Depending on how severe the coronavirus pandemic is during the November presidential election, many people may prefer to cast ballots from the comfort of their own homes rather than venturing out to the polls.
The pandemic has already had an effect on the election process, with a massive influx in absentee balloting during the primaries. Absentee balloting hasn’t been without headaches, and at times, has led to logistical nightmares. In Ohio and Wisconsin, for instance, the crushing numbers of absentee ballot requests, along with post office delays, resulted in some votes not being counted.
But it’s not just COVID that’s creating problems; it’s also a huge surge in people voting. It’s a trend we’ve been seeing since 2018.
“We had the highest turnout rate for a midterm election in 2018 since 1914, so over one hundred years,” said Michael McDonald, a political science professor at the University of Florida.
States are preparing for what could be an unprecedented number of absentee ballots this November.
Paul Pate is President of the National Association of Secretaries of State, an organization made up of the country’s top election officials. Pate, who serves in Iowa, said, “I’ll use our primary for an example, we just recently had here in Iowa. I think it was like almost 80 percent voted absentee. That’s huge. Absentee is usually about 40 percent, tops.”
In a typical election year, five states, of different political stripes, send mail-in ballots to all voters in all elections. More than half a dozen states have what’s called “no excuse” absentee balloting, where voters can get an absentee ballot without giving a reason. In the remaining states, voters need an acceptable excuse to cast an absentee ballot, such as illness, disability, or absence from their voting county.
This year, COVID-19 is leading more states to temporarily make it easier to vote in the primaries and the general election without having to go anywhere. A number of states are sending mail-in ballots or requests for them to all voters and, in cases where an excuse is needed, making fear of getting coronavirus an acceptable one.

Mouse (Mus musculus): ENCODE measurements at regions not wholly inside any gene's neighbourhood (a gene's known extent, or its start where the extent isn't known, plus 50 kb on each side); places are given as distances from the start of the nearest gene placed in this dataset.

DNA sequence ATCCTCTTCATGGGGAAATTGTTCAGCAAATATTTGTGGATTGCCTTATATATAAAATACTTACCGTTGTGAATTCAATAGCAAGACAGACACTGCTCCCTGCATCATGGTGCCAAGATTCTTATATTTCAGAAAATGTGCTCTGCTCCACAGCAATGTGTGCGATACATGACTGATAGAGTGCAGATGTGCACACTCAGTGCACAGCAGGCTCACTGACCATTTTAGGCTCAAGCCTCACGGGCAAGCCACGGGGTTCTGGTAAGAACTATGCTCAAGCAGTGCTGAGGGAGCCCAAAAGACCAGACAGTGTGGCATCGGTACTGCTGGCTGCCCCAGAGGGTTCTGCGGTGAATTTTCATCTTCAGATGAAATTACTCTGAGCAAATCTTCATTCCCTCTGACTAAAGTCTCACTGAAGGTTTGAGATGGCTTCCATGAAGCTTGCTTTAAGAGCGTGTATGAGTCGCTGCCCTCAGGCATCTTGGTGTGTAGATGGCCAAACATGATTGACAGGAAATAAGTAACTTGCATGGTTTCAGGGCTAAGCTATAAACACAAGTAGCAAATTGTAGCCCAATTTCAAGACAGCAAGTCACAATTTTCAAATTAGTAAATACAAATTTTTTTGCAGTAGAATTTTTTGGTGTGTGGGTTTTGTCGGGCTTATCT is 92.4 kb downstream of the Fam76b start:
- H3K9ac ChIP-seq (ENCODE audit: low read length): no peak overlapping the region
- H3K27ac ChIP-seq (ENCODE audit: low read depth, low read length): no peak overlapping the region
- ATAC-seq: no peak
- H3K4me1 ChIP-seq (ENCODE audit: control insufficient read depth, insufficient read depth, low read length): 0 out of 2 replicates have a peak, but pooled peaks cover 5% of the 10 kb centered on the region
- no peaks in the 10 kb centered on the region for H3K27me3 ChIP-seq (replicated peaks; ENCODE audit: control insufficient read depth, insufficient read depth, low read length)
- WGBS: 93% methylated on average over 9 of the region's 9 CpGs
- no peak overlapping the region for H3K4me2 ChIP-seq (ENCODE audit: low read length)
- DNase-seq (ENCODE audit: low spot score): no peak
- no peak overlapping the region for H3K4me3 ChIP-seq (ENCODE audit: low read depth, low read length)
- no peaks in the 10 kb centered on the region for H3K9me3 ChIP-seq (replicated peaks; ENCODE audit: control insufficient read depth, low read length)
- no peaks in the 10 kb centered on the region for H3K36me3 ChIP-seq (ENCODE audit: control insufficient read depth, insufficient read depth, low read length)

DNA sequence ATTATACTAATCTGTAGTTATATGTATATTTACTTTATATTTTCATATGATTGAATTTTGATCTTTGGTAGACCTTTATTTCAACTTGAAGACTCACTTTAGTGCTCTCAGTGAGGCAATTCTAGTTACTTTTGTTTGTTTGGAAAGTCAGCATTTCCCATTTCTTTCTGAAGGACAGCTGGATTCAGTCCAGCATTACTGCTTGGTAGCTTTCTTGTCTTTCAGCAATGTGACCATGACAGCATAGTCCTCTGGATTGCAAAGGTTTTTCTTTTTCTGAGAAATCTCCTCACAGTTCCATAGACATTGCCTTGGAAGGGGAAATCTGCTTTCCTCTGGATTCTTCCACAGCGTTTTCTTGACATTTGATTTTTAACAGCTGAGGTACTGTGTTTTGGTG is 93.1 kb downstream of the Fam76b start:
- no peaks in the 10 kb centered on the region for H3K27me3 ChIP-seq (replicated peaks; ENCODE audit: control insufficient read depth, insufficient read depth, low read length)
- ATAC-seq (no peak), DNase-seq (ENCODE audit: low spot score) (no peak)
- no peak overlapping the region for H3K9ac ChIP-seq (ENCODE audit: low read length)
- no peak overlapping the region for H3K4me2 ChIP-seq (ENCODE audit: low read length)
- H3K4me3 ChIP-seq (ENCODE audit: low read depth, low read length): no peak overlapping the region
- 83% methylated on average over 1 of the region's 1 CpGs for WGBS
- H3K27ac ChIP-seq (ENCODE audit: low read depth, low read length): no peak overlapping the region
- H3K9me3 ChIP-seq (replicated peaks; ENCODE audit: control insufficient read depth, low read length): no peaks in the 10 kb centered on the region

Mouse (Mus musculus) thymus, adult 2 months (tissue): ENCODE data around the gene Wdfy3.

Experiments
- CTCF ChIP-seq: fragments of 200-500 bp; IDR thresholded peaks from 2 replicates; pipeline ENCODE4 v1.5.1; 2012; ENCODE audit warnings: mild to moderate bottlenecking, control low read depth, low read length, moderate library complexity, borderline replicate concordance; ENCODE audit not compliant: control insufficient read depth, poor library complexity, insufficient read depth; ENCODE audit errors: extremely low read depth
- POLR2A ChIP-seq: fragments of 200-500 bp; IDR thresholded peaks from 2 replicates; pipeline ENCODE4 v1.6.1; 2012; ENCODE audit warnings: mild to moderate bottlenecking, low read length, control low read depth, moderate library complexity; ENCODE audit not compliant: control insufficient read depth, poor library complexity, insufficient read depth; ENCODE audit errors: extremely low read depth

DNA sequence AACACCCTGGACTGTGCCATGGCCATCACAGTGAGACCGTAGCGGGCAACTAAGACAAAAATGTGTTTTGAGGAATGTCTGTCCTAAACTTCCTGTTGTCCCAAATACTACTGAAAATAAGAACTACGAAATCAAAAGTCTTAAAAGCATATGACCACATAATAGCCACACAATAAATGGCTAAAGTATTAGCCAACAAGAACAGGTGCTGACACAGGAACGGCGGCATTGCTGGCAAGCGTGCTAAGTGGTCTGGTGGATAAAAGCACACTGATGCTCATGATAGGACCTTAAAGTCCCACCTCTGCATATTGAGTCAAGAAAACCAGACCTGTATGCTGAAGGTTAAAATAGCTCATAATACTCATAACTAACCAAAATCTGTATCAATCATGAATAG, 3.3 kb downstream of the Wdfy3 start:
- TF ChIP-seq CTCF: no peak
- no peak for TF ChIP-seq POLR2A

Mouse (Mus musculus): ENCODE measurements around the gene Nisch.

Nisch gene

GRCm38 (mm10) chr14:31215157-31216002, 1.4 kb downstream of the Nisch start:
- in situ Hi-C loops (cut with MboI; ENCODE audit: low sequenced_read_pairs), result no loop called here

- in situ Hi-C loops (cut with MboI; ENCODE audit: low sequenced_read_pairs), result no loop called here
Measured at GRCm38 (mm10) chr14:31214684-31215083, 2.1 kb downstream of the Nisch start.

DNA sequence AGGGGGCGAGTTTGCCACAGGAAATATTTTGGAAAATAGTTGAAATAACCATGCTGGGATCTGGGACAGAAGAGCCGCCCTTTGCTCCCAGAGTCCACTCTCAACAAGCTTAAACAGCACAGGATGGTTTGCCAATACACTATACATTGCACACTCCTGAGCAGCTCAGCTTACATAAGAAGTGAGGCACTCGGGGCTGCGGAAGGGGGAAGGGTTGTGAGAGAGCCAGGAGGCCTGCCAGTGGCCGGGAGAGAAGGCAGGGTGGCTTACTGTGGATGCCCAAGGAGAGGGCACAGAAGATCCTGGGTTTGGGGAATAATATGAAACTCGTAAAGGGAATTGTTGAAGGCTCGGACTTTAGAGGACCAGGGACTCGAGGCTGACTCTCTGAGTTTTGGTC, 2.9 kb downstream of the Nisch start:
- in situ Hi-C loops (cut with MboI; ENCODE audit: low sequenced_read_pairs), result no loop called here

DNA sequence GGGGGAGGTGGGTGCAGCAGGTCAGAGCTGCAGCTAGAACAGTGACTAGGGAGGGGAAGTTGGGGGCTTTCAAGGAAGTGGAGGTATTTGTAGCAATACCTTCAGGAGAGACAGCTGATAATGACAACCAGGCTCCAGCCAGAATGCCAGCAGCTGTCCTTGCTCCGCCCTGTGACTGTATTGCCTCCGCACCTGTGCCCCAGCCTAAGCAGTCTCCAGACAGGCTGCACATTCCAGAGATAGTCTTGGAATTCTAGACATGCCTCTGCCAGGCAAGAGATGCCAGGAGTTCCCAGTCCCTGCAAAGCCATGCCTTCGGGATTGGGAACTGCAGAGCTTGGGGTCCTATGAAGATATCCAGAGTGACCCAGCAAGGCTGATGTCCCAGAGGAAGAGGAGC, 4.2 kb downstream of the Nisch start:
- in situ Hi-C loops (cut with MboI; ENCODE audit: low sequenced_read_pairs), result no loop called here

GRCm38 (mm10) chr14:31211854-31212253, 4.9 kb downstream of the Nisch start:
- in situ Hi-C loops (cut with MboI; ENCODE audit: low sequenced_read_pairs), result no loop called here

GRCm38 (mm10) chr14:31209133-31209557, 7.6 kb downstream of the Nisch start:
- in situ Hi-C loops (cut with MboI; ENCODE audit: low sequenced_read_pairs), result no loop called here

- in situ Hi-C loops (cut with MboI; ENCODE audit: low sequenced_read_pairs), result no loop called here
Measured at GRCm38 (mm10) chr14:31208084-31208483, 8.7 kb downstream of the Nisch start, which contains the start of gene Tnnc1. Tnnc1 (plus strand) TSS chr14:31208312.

In several states, the question over whether to relax the rules has led to litigation.
It’s also created logistical challenges for the states. States need to buy new equipment, educate voters on new processes and deadlines, and hire staff willing to work in a pandemic at a time when state and local governments are dealing with budget crises.
Officials say they’re busy getting ready. “We're spending a lot of time working with the folks who conduct the elections on the ground, the local folks, to see what worked and what do we want to continue to do? What do we need to improve on?” said Pate.
But between lawsuits and logistics, there’s worry about fraud. In North Carolina in 2018, authorities uncovered an absentee ballot scheme on behalf of a Republican congressional candidate. Fraud is a concern often brought up by the president, who has said on multiple occasions that mail-in ballots are subject to fraud.
Experts say while fraud does happen, it is seen as exceedingly rare when compared with all votes cast.
“There's always going to be someone who tries to game the system. But from what we know, those are isolated incidents,” McDonald said.
Despite the challenges, officials say they’re preparing to hold a safe and fair election in the most challenging of times.
“I would just assure voters across the country that we have one of the best voting systems in the world and that they should have confidence in their election officials,” said Pate. “We've done a good job and we're learning every day.”
If you do mail in a ballot, experts advise you to familiarize yourself with your state’s rules, request it early, read all instructions on the ballot carefully, and return it as soon as possible to ensure your vote is counted.